Eminem's Relapse is a sorry slip

Categories: Just Announced
eminem500.jpg
Eminem, issuing a record-setting 10,000 middle finger.

There's hardly been a more appropriately titled album than Relapse, Eminem's "retirement sucks" return to the studio. A relapse is something no one is proud of-- something that lands you in a hospital, a half-way house, or a straight jacket. And though Em is winking through the title, its literal meaning ends up being more damning and predictive than he could have possibly anticipated.

First, this is a Slim Shady album. Anyone looking for the harrowing confessionals of Marshal Mathers should save themselves the $15.00 and the downloading time. By the time Relapse, plods into its fourth track, the album has settled into painfully familiar tropes to take a doze, like a depressed teenager pulling the covers over his head to keep out the noonday sun. There are a few high points. "Crack a Bottle" is a good club track, but little more. "My Mom," despite being dragged to the seafloor by Em's bland caricature of his mother and her super-villianous diet of downers and abuse, has Em showing flashes of typical vocal talent.

But tracks like "Insane," "3am," and "Hello" (songs that are so alike in weary production and rhyme structure they can easily be regarded as a single work) find Eminem boredly swiping at the scraps of his former audacity that once made him a genuinely shocking public figure. Here, Eminem's former odes to drug abuse, sodomy, child rape, and murder are rendered as broadly as a chintzy Broadway musical, and all their emotional and intellectual wallop lie buried in the wastebasket. Gone are the acute subtleties that made hits like "Cleaning Out My Closet" and "Kim" so striking. They're replaced by an affected vaudeville that leaves nothing of meaning on-stage after the curtain descends.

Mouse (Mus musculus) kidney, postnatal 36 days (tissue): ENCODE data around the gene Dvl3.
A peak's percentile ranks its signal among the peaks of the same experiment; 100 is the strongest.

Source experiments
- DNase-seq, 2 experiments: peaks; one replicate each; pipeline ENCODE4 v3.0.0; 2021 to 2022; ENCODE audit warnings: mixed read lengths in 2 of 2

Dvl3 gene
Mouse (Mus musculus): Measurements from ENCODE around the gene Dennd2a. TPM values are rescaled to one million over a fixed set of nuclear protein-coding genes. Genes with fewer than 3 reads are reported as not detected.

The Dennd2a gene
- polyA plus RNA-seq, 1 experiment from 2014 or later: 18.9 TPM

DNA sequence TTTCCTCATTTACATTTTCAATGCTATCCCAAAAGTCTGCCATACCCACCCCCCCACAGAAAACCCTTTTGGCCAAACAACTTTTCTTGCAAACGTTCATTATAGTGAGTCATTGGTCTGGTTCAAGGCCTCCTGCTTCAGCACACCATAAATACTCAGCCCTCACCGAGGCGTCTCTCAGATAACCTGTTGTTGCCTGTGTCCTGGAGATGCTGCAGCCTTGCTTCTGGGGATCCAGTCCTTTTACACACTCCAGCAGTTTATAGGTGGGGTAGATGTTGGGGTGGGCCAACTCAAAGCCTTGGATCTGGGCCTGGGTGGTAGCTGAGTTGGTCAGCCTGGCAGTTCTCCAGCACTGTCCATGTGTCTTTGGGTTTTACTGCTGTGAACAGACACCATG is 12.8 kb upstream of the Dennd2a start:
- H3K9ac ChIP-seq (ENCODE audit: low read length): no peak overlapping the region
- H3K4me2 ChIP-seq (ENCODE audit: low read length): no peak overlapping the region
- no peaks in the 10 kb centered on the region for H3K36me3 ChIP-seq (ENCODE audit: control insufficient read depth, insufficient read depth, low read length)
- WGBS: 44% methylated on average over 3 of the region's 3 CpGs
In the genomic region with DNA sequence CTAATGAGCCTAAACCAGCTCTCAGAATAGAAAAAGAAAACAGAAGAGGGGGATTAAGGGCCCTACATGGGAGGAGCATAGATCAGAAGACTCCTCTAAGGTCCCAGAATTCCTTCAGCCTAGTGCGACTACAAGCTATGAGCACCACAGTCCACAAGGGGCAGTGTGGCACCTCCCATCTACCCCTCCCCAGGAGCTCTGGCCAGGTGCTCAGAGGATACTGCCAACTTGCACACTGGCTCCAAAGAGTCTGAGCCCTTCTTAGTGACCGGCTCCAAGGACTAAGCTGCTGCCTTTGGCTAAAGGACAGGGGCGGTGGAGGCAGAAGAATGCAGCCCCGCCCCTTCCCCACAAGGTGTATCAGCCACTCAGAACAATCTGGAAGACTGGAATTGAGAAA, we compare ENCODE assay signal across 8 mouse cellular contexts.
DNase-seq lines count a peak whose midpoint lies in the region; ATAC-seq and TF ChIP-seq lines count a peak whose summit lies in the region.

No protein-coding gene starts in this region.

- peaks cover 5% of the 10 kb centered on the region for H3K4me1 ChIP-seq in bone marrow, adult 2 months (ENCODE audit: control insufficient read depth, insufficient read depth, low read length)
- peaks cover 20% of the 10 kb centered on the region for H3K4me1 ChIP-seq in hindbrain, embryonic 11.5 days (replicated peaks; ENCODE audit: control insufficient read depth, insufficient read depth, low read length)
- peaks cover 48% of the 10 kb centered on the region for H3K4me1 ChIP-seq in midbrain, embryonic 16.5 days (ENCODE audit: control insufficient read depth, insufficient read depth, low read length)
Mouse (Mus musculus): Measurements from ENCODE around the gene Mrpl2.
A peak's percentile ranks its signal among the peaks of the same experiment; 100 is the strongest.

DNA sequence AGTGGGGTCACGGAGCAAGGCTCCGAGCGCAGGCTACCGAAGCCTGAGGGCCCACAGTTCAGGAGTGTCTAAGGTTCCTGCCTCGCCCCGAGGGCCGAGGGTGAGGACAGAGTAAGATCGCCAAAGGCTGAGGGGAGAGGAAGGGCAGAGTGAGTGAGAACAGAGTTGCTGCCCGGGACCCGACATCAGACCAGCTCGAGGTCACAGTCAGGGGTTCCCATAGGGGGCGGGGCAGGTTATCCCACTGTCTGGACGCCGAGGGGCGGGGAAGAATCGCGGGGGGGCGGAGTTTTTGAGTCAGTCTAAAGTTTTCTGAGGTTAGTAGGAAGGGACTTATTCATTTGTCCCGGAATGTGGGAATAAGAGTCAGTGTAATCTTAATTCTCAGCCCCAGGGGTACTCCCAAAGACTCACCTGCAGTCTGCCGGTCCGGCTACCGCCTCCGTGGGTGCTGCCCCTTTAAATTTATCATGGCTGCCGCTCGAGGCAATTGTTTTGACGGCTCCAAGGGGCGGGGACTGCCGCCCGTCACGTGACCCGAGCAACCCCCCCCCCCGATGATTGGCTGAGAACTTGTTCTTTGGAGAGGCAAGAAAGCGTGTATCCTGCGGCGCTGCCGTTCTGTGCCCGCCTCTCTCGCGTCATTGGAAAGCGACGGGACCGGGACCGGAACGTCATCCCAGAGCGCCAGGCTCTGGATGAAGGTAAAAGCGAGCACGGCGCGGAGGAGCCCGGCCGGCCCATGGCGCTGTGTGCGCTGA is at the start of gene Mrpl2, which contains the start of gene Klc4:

Eminem has always been a fascinating mix of mess and finery. A rapper of dizzyingly astute abilities, of pundit of fearless depravity, and a rhyme writer brilliant enough to encode moments of great vulnerability even in his most rancid, confrontational turns on the mic.

But something has happened to Eminem, something that smacks distressingly of great boredom and ennui. When he raps on Relapse, he sounds unimpressed with himself. He's poorly mixed, his voice perched atop the precarious garbage heap of Dr. Dre's production, so that every flubbed line and note of nonchalance glares like fool's gold. He takes on a bizarre, implacable speaking accent that we first heard on 2004's Encore, where the first hints of his flagging interest in himself began to show.

It could be guessed that in previous days, Eminem might have been courageous enough to put even those elusive, oppressive emotions into a four minute rap track. Instead, he's decided to pick through his own litter and try to pass refuse off as a return to form. Even his attempts to appropriate his own swings and misses can't suffuse the work with enough life to make the songs walk on their own two feet.

It's a career path that have dragged other artists into a similar whirlpool. You can watch Marilyn Manson, for example, go from genuinely fearsome monster figure in Antichrist Superstar to a laughable funhouse self-portrait on Eat Me, Drink Me.

But if this is the death knell of Eminem's relevance, it will likely be hailed as the longest and most unfortunate fall from greatness in the history of popular music. It's painful to watch someone as haunted, as complex, and as purely gifted as Eminem pursue such easy prey as he does on Relapse, and get soundly outrun.

We can only hope that the album brings about a rock-bottom change for Eminem. But, given its assured commercial success, and the glowing advance notices it's getting, it'll probably only affirm Eminem that dick jokes and jabs at Jessica simpson are actually what he does best.

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